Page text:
For more than a year after I started taking DAO, all I wanted to do was write. I had a million other things I wanted/needed to attend to, but writing was my priority. Now it’s like pulling teeth. It doesn’t feel like I have cognitive dysfunction in day-to-day life, but trying to write tells me otherwise. It’s not enough to interfere with decisions or driving, or even show up in most conversations. But it’s enough that I can’t do my highest levels of mental activity—like reading medical journal articles and writing.

I’m using my physical energy to do the other thing I’ve daydreamed about: work on my house. I’m in the middle of painting the kitchen cabinets and have enlisted Hart’s help in moving furniture. I’m planning which cork flooring I want to replace the bedroom carpet with and choosing color schemes. I’m thinking about which plants will fill our yards. I don’t know how much we’ll be able to do right now (either ourselves or hiring someone), but at least there will be a plan in place that I can execute even if I’m laid up.

Migraine Status

I still have a migraine attack every time I eat, but I only have to take Amerge to stop it (not Midrin, too). The migraine doesn’t knock me out within five minutes of eating; sometimes I can wait an hour after eating before taking the triptan. And the triptan keeps me from feeling anything more than minor migraine symptoms before it does the trick. It seems ridiculous that this feels like progress, but I’ll take what I can get.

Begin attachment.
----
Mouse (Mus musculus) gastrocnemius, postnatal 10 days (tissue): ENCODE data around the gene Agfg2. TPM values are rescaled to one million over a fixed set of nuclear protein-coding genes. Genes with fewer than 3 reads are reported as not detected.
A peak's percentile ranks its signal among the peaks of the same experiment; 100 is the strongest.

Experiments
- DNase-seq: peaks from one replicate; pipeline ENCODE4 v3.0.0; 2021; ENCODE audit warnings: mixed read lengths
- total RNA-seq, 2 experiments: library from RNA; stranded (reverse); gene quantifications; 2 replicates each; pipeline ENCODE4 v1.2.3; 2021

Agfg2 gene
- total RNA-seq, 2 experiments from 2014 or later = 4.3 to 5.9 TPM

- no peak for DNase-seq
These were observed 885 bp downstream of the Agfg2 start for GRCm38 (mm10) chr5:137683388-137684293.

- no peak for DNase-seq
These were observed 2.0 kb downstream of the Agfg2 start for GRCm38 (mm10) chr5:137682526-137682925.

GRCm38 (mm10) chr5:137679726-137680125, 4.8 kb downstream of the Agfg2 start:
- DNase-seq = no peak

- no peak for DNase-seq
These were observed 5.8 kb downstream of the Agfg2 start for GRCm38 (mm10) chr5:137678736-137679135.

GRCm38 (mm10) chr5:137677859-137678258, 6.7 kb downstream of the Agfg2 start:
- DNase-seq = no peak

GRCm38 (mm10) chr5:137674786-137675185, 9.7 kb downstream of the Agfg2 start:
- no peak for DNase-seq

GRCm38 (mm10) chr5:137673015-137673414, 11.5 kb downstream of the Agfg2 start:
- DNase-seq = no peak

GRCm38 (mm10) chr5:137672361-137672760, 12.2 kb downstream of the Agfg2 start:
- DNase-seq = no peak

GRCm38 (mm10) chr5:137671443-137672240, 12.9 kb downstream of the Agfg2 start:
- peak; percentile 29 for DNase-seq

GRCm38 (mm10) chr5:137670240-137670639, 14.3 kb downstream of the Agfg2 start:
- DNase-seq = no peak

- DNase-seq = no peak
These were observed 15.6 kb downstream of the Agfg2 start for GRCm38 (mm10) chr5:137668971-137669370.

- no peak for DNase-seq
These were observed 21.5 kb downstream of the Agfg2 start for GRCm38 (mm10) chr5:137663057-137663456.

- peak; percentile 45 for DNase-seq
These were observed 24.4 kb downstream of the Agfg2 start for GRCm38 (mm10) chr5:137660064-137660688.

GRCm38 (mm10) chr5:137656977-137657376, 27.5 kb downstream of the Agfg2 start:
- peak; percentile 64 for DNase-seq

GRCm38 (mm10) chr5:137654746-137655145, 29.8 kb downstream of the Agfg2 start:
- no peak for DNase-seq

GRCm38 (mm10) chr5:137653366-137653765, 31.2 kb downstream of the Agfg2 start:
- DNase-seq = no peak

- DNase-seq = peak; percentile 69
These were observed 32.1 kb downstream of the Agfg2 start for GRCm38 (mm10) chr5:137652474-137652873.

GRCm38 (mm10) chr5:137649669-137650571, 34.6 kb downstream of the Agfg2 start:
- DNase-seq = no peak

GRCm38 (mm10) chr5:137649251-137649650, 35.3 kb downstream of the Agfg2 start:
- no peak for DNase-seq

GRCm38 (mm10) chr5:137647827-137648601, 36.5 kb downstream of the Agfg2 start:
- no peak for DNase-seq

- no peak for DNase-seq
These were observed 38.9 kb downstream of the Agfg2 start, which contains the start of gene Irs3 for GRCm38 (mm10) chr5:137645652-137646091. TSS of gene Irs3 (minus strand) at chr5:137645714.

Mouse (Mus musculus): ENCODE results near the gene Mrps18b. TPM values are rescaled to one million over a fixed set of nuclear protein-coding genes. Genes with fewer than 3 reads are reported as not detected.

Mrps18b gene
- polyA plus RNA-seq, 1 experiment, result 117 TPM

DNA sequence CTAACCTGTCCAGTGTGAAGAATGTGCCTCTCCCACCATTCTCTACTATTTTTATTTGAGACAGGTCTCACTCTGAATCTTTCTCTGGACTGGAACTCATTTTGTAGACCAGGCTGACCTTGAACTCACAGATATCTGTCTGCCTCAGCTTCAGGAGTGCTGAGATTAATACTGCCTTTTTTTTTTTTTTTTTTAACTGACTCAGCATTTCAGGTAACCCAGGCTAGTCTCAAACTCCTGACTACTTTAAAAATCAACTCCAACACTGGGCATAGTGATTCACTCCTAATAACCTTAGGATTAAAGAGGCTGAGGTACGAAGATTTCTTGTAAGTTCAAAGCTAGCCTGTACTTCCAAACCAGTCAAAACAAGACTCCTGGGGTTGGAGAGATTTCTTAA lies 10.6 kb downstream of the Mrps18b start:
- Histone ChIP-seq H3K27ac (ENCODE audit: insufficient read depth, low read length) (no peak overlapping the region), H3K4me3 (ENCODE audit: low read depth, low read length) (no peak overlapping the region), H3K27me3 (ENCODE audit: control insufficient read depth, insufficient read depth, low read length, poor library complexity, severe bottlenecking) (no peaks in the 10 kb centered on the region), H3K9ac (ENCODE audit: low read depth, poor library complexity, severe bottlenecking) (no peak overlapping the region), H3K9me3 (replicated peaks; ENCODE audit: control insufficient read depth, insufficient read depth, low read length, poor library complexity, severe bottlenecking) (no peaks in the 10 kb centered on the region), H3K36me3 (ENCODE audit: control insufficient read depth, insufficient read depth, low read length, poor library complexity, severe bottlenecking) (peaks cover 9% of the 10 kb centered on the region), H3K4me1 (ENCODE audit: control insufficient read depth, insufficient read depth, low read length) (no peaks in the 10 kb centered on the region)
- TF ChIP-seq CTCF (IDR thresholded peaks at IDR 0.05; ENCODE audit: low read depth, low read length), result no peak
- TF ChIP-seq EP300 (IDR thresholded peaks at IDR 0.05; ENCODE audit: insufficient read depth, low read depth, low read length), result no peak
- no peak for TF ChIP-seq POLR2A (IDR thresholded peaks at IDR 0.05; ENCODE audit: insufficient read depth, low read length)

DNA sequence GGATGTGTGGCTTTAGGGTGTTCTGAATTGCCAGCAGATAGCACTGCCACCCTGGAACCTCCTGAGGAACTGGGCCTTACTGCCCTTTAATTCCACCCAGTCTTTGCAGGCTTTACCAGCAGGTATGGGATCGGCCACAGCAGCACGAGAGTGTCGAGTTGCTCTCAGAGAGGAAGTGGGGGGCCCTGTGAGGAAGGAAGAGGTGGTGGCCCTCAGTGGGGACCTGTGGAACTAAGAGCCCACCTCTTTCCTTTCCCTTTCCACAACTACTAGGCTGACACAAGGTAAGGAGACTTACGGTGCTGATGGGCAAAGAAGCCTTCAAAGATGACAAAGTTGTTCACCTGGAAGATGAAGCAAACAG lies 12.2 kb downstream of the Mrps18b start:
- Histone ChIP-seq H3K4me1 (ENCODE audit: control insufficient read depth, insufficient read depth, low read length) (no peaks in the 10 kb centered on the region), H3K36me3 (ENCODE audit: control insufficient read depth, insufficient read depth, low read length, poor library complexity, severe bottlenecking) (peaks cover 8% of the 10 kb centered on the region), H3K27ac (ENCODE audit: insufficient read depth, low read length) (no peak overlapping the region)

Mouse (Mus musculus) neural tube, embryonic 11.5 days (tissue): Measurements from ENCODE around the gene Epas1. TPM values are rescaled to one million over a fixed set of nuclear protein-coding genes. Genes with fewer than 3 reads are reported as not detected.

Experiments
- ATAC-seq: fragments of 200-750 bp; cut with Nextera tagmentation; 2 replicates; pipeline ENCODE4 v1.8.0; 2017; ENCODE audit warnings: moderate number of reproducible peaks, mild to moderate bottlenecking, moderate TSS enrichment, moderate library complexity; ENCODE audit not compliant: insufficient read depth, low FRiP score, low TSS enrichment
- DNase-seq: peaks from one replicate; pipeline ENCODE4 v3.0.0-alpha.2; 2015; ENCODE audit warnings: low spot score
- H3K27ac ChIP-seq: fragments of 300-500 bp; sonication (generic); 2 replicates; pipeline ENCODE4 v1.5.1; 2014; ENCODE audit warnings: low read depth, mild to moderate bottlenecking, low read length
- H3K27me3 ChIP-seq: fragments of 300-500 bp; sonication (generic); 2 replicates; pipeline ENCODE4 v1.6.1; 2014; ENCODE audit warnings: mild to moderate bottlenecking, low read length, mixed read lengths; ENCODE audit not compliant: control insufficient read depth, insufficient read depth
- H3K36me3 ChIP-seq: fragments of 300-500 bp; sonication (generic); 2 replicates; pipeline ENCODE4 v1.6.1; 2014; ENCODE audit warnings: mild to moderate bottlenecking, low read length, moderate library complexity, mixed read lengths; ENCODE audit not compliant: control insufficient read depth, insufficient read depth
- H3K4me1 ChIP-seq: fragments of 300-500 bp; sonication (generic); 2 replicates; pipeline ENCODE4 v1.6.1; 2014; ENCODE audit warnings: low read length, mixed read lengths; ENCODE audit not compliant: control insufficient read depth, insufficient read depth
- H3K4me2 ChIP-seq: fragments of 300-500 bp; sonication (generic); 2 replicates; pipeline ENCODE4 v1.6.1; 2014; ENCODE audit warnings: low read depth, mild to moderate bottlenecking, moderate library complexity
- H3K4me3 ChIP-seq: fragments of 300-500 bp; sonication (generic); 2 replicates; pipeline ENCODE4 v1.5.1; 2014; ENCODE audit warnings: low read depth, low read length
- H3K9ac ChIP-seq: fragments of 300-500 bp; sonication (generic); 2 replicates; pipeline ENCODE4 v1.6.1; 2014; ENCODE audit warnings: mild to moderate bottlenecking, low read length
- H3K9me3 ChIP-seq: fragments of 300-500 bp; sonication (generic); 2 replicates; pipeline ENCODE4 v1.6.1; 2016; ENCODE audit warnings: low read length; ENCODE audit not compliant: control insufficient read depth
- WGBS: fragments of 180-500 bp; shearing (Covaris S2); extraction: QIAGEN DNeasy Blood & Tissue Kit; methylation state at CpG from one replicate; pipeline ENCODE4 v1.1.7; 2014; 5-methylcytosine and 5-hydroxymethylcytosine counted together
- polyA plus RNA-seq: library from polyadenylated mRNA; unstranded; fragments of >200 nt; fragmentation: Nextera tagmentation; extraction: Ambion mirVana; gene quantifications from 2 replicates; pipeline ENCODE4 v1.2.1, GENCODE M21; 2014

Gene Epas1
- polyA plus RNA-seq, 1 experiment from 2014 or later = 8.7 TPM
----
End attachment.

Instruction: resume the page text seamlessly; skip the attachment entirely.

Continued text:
I’m still on the same diet—eating anything else results in a migraine that drugs don’t eliminate. Those migraine attacks aren’t too bad, but do sap my energy for the next day or two (even with the Adderall). Since I don’t believe the Adderall will last, I’m not willing to waste a single day. I’m also still eating only once a day. That’s so I only have one migraine a day and can keep an Amerge in reserve in case another trigger, like odors, set another attack in motion. Tolerex (the feeding tube formula) became a trigger this spring; I’m planning to try it again in the hope that a two-week reset will help reduce my food sensitivity.

The Adderall or Celebrex could be responsible for my reduced sensitivity, but stopping the probiotic might be, as well. I have no doubt that my GI symptoms were caused by the probiotic and there’s a good chance my renewed sensitivity to all food was, too. I stopped taking it in late August and my GI symptoms have been slowly resolving since then (they are almost completely gone). It would make sense that I have a gradual reduction in migraine frequency as well. It took three months of a ridiculously high dose of probiotics for the GI symptoms to start and six for the food sensitivity to return in full force. So I tell myself it took six months to get into this mess, it will take at least as long to get out of it.